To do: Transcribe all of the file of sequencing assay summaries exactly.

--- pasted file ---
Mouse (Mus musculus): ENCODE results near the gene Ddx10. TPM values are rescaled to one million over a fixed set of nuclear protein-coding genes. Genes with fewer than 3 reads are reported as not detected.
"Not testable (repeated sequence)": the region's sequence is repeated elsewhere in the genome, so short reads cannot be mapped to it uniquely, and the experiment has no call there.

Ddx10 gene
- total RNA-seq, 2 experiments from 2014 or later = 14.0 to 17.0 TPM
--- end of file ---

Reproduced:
Mouse (Mus musculus): ENCODE results near the gene Ddx10. TPM values are rescaled to one million over a fixed set of nuclear protein-coding genes. Genes with fewer than 3 reads are reported as not detected.
"Not testable (repeated sequence)": the region's sequence is repeated elsewhere in the genome, so short reads cannot be mapped to it uniquely, and the experiment has no call there.

Ddx10 gene
- total RNA-seq, 2 experiments from 2014 or later = 14.0 to 17.0 TPM